These weapons could take the shape of artificially intelligent tiny robots that devour people like a swarm, as suggested in the science fiction novel “Prey” by renowned author Michael Crichton.

Physicist Louis Del Monte writes in his book “Nanoweapons: A Growing Threat to Humanity” about the danger posed by artificially intelligent nanobots that can self-replicate by assembling new copies of themselves and are capable of surveillance and assassination.

“Once released, their mission would be twofold”, he writes, “Kill humans and replicate… 90% of the human race could fall victim to their attacks in a matter of weeks”.

Solar Engineering

A group of cutting-edge technologies known as geoengineering has the potential to alter the environment and partially mitigate some of the effects of climate change.

Traditionally, geoengineering is divided into two broad categories: the first is carbon engineering, sometimes known as Carbon Dioxide Removal (CDR). The other is solar geoengineering, which is otherwise known as Solar Radiation Management (SRM).

In order to address the primary cause of climate change, the buildup of carbon dioxide in the atmosphere, carbon geoengineering aims to remove such element.

Solar geoengineering aims to chill the globe by reflecting a tiny portion of sunlight back into space or by increasing the quantity of solar radiation that escapes into space. Solar geoengineering does not address the underlying cause of climate change, in contrast to carbon geoengineering. Instead, it tries to sever the connection between concentrations and temperatures, lessening some climate impacts.

Numerous solar geoengineering techniques have been proposed. These include, among others, stratospheric aerosol scattering, marine cloud brightening, cirrus cloud thinning, and space-based methods.

Tech billionaire Bill Gates, who funded a sizable Harvard study on the viability of using aircraft to travel more than 10 miles into the air to release carbonate dust, which cools the globe, is a supporter of the notion.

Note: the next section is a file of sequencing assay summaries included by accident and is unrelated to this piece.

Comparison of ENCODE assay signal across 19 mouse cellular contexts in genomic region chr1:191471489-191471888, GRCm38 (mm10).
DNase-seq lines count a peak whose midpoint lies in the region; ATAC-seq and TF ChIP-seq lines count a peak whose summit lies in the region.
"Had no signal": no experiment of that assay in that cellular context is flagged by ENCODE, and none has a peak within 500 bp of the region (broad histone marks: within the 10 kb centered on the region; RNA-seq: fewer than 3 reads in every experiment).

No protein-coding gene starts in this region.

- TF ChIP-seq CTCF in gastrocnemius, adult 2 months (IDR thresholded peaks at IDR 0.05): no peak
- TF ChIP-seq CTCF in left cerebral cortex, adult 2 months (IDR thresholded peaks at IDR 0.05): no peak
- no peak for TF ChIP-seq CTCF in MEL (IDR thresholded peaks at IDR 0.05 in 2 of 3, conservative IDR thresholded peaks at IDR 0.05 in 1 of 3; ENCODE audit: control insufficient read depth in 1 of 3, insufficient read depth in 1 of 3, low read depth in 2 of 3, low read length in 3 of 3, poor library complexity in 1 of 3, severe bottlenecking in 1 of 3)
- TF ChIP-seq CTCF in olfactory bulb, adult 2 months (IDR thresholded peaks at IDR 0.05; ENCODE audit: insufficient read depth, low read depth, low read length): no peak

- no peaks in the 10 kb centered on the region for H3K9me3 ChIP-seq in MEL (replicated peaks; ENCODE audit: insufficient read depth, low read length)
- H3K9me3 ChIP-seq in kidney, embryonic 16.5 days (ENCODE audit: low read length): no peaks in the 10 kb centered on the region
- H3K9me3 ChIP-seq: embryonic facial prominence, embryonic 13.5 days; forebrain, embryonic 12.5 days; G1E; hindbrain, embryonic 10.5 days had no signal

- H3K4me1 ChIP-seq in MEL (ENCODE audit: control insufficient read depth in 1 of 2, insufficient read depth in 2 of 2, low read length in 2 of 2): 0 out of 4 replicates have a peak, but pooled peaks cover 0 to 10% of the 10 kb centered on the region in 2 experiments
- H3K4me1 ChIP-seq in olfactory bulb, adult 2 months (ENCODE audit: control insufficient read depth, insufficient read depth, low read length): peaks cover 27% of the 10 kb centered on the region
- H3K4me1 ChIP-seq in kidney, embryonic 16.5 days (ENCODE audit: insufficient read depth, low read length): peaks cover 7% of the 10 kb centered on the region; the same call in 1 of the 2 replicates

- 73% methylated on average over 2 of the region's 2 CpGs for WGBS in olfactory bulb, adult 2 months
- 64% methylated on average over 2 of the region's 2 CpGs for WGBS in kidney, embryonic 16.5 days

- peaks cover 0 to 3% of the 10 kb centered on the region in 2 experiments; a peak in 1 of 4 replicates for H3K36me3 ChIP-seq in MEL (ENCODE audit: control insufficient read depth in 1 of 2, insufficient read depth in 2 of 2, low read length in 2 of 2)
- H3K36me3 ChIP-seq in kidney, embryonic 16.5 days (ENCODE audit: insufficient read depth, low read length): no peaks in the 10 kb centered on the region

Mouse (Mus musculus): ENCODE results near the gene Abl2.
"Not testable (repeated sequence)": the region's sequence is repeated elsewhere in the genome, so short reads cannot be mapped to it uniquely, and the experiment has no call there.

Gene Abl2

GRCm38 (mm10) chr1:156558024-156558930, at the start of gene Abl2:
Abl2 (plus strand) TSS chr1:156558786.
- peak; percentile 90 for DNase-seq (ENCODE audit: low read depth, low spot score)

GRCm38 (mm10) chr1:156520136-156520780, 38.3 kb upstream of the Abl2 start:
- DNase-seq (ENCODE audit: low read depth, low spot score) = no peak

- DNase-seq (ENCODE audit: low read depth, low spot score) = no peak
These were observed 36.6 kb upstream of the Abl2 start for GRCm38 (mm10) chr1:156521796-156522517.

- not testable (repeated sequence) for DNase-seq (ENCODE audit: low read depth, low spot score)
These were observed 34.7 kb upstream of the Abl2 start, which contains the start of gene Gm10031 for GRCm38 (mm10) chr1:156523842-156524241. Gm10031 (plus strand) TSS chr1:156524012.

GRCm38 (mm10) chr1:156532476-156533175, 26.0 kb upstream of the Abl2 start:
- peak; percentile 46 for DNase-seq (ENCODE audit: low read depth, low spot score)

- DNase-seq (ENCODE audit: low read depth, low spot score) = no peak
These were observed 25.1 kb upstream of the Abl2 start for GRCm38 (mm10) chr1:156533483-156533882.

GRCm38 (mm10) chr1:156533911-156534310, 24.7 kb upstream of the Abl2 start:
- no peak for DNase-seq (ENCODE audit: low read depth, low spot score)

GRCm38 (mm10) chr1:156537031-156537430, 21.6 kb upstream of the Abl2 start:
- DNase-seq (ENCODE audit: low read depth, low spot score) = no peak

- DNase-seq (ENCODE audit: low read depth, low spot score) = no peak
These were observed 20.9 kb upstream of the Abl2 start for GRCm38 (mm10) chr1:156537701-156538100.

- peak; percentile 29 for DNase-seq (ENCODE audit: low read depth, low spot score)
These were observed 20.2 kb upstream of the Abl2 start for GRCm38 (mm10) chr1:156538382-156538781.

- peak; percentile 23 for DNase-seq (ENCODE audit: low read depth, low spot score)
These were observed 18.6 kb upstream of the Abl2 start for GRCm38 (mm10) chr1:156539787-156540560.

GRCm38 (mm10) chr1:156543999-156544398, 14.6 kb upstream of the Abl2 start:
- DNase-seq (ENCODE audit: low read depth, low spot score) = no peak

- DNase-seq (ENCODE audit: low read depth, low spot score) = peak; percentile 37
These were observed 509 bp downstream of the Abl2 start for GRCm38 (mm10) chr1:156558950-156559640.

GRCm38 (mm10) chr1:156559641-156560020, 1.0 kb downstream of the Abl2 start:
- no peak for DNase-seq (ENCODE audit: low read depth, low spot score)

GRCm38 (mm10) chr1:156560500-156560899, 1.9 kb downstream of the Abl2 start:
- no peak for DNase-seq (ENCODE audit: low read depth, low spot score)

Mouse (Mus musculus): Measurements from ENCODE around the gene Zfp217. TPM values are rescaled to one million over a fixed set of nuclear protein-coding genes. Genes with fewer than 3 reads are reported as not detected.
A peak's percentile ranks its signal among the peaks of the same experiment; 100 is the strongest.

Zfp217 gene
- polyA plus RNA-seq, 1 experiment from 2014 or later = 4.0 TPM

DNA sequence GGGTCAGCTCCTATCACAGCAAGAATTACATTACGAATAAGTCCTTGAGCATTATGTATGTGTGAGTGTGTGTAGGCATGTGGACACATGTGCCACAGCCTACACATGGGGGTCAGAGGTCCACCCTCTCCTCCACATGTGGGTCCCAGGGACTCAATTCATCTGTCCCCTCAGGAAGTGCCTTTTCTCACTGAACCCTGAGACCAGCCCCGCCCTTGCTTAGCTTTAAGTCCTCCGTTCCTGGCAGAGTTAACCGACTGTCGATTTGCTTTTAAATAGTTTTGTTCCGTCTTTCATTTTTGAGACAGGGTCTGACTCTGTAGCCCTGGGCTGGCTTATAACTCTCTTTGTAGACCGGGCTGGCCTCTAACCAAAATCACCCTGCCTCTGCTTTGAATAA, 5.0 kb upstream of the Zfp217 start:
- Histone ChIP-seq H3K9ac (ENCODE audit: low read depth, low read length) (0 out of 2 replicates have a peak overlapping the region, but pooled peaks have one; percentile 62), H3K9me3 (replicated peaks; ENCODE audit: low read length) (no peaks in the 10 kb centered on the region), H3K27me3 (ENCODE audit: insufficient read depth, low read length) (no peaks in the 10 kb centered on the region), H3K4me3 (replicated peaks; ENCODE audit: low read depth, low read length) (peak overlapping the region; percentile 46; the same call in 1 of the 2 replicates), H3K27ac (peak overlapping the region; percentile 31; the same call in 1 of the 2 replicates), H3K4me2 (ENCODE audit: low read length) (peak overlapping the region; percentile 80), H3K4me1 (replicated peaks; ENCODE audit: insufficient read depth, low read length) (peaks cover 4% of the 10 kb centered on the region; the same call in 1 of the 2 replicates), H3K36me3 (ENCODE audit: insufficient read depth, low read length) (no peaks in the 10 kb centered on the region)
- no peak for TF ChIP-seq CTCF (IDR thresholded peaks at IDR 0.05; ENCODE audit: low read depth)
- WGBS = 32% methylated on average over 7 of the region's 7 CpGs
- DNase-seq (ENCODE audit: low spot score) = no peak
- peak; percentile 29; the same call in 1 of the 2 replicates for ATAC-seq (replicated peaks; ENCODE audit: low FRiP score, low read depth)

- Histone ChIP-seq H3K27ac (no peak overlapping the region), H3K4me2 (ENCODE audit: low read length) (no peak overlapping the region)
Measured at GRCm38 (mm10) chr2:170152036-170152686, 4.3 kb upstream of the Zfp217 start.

Solar geoengineering, however, could trigger “termination shock”, in which temperatures abruptly rise, resulting in unchecked climate change and unpredictable extreme weather events.

Earlier this year, 60 scientists called for a global commitment to forego solar geoengineering in an open letter that was published in the journal WIREs Climate Change.

“Governments and the United Nations need to take effective political control and restrict the development of solar geoengineering technologies before it is too late”, it stated.

Lifespan Extention

Rich investors have been pouring money into technologies to lengthen human life for years, from PayPal’s Peter Thiel to Google’s Sergei Brin, and this has resulted in some intriguing recent advances.

For example, mice’s bodies have successfully been “rejuvenated”, reversing the aging process in their tissues and extending their lifespan by 30%.

The largest biotechnology launch in history was celebrated by life extension startup Altos Labs earlier this year, which was supported by a $3 billion investment that apparently included funds from Jeff Bezos. Scientists from all around the world are allegedly being recruited by Altos and paid $1 million a year.

According to Juan Carlos Izpisa Belmonte of Altos Labs, pharmacological or genetic therapies may be used to increase human lifespans by up to 50 years.

As explained by Dr. Andrew Steele, author of “Ageless: The New Science of Getting Older Without Getting Old“, anti-aging therapy will be a finding on par with that of antibiotics.

This will inevitably cause an upset in society. Will there be overpopulation? And who will benefit from this rejuvenation?

These new technologies along with others will surely change the way we’ll live and improve our life. Anyway, their power could be very risky if used carelessly, not for some, but rather for the whole of humanity. Therefore, we cannot afford to underrate the question, since we know that from the time these possibilities become available they could be used by anyone, even ill-intentioned individuals.